Contractors

Employment contracts

Subcontractors, fixed/short term contracts and agency workers

  • The applicant has 12 months contract history, evidencing no gaps exceeding 6 weeks with at least 3 months remaining (if less than 3 months remaining a future contract showing a minimum of 3 months future employment will be required)

Construction Industry Scheme (CIS) Contractors

  • CIS contractors must be treated as self employed.

 

Probationary contracts

  • If the applicant has started employment within 3 months and is on a probationary contract, select yes to the radio button that populates asking if the customer is in a probation period.

Applicants who have an initial probationary period at the start of their permanent contract are not included in the above and can be treated as permanent.

 

Zero hours contracts

Subject to underwriter referral. Each case must be considered on an individual basis and the customer must have a minimum of 12 month contract history, evidencing no gaps exceeding 6 weeks.  Income should be verified by way of the latest P60, the last 3 months payslips (6 if fortnightly, 12 if weekly) and 12 months contract history to show a consistent and sustainable level of income.

Day Rate Contractors

  • Customers must have a minimum income of £50,000 from their average day rate, no other income will count towards the minimum requirement. Bonus, overtime, commission and location/car allowance will not be considered for affordability.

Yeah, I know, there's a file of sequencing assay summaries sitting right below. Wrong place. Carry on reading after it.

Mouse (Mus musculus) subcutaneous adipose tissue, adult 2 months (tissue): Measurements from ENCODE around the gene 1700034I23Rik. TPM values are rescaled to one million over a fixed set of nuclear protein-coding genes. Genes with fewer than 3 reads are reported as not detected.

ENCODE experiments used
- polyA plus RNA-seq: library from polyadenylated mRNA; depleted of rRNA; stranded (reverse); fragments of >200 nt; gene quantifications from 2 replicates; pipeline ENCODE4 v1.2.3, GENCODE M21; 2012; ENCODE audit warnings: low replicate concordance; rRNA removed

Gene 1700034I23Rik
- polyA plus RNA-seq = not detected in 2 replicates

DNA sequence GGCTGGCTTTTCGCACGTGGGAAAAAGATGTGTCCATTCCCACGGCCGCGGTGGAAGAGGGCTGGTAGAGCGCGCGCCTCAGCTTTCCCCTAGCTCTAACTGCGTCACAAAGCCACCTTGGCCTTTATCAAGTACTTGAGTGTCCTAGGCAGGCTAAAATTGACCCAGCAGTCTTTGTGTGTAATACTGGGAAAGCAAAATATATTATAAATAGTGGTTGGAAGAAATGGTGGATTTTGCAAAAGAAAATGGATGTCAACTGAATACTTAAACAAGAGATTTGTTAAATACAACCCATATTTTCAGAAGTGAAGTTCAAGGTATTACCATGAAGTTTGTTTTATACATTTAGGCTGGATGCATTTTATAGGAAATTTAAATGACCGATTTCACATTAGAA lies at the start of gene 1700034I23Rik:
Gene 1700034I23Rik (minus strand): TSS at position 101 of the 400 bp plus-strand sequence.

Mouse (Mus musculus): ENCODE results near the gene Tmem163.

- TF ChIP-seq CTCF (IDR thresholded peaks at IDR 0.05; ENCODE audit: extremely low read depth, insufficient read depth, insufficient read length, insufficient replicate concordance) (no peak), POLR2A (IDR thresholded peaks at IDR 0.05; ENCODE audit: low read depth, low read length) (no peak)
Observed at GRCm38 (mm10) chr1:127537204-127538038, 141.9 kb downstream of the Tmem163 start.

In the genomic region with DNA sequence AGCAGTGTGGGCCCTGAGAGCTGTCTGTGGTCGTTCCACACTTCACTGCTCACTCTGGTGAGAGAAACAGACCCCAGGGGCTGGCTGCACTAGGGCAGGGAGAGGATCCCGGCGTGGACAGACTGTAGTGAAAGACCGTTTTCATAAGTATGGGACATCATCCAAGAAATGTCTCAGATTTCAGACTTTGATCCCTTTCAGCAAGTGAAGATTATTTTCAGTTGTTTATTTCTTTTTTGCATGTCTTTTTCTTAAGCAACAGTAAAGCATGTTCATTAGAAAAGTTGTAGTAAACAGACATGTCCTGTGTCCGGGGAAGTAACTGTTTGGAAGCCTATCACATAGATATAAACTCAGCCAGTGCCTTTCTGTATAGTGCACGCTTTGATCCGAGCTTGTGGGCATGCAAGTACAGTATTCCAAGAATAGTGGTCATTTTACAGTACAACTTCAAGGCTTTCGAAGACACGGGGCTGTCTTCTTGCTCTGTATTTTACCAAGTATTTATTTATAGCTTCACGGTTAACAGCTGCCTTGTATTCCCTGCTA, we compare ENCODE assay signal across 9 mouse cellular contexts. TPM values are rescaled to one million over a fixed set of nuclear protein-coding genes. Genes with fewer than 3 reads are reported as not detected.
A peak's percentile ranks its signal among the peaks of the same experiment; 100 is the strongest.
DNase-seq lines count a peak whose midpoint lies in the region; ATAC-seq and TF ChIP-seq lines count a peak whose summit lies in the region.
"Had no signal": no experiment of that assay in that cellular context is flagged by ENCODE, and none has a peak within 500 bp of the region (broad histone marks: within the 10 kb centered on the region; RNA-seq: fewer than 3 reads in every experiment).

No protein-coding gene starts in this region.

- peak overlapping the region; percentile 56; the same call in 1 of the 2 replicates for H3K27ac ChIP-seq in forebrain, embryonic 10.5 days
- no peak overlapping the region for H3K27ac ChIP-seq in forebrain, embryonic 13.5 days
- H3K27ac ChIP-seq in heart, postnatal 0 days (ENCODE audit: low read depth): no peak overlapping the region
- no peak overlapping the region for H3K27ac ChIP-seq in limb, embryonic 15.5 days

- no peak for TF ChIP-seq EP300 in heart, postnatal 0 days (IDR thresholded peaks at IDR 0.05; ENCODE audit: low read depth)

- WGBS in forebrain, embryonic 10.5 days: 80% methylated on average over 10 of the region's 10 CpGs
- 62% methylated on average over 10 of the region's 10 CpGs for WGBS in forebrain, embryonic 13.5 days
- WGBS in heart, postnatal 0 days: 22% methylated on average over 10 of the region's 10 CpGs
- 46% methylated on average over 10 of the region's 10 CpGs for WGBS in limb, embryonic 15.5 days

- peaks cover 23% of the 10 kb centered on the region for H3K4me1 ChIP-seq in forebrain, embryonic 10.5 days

• Customers must have 12 months contract history, evidencing no gaps exceeding 6 weeks with at least 3 months remaining (if less than 3 months remaining a future contract showing a minimum of 3 months future employment will be required). If on a rolling contract the current employer or agency must provide evidence that the contract is still valid.
  • To calculate day rate income, multiply average day rate for the last 12 months by 5 (days) and then by 46 (weeks) (including any future contracts if applicable).  If applicant has had 2 contracts in the last 12 months, 1 at £400 per day and 1 at £300 per day then the average day rate would be £350 (£400 + £300 / 2 = £350).  Annual income based on average day rate with this example would be £350 x 5 x 46 which is £80,500.
  • You will also need to capture a basic salary which should match the day rate x 5 x 46 unless the customer works anything other than 5 days per week  The lower of the basic salary or day rate captured will be used for affordability.
  • If a contract specifies a basic salary / income this should be captured, and if it specifies a set number of days this should be used to calculate the basic salary.  If for example the contract states the customer works 4 days per week and the average day rate is £350 you would multiply £350 x 4 x 46 which is £64,400 per annum.
  • Where the customer works a shift pattern the basic salary will need to be calculated manually.  This can be done by dividing the days worked by the sum of days worked minus rest days, then multiplying by 7, multiplying by day rate and then by 46.  Example 12 days on 12 days off would be: 12 / (12+12) = 0.5, then 0.5 x 7 x £350 (as per previous example) x 46 = £56,350.  If you need help working out a basic salary please contact your BDM or our office based BDM team.
  • Any additional living costs and travel costs incurred by the customer should be captured as a commitment and keyed as 'other' in household expenditure.